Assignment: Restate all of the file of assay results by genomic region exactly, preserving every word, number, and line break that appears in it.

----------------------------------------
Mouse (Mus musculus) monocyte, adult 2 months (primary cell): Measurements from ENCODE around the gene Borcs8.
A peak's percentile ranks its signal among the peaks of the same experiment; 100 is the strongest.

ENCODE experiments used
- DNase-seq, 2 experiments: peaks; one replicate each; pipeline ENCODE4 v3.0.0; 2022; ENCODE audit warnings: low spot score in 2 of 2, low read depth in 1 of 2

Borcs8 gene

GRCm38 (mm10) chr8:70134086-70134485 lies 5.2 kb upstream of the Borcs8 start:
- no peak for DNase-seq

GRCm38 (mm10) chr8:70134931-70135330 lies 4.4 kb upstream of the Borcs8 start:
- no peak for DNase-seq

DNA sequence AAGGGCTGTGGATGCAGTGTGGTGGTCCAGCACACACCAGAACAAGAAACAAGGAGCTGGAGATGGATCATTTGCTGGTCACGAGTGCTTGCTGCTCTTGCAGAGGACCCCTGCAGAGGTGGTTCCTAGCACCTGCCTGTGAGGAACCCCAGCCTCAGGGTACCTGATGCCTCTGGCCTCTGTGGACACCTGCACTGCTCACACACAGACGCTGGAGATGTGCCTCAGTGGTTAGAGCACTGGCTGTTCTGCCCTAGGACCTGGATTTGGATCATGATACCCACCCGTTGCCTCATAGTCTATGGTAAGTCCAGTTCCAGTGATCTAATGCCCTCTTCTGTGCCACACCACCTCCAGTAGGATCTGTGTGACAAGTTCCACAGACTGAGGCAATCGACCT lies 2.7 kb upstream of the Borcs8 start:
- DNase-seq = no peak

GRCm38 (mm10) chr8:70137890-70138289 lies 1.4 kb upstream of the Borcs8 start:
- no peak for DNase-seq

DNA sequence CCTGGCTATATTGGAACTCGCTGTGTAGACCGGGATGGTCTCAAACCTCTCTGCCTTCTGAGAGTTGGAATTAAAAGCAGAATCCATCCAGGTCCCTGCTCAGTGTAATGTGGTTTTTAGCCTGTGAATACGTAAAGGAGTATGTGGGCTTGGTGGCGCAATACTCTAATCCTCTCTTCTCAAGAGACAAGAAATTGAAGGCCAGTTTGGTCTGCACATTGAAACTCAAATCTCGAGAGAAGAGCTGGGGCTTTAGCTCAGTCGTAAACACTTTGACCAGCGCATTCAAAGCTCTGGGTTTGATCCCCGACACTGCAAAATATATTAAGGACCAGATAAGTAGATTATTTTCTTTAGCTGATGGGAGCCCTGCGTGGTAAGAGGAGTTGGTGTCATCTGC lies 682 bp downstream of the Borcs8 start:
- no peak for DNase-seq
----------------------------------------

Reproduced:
Mouse (Mus musculus) monocyte, adult 2 months (primary cell): Measurements from ENCODE around the gene Borcs8.
A peak's percentile ranks its signal among the peaks of the same experiment; 100 is the strongest.

ENCODE experiments used
- DNase-seq, 2 experiments: peaks; one replicate each; pipeline ENCODE4 v3.0.0; 2022; ENCODE audit warnings: low spot score in 2 of 2, low read depth in 1 of 2

Borcs8 gene

GRCm38 (mm10) chr8:70134086-70134485 lies 5.2 kb upstream of the Borcs8 start:
- no peak for DNase-seq

GRCm38 (mm10) chr8:70134931-70135330 lies 4.4 kb upstream of the Borcs8 start:
- no peak for DNase-seq

DNA sequence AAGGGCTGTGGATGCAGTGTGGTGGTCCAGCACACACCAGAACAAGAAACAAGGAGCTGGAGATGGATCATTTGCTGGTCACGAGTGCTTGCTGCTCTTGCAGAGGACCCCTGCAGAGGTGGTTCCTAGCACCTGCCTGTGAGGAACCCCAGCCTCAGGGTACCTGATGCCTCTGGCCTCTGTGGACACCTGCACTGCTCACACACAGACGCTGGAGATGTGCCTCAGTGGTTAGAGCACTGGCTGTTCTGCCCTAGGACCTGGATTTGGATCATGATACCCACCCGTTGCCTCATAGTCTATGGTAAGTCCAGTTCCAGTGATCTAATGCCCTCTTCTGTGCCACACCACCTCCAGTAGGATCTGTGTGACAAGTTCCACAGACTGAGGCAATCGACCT lies 2.7 kb upstream of the Borcs8 start:
- DNase-seq = no peak

GRCm38 (mm10) chr8:70137890-70138289 lies 1.4 kb upstream of the Borcs8 start:
- no peak for DNase-seq

DNA sequence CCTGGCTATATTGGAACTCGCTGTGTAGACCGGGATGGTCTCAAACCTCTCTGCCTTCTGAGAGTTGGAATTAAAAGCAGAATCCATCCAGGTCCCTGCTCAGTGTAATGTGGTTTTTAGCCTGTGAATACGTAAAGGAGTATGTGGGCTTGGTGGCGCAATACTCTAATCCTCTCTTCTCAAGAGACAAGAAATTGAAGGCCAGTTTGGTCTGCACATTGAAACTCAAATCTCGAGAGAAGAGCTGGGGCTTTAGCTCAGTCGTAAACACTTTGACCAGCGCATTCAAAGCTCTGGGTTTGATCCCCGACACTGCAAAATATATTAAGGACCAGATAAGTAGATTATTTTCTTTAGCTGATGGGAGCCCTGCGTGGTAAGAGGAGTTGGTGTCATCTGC lies 682 bp downstream of the Borcs8 start:
- no peak for DNase-seq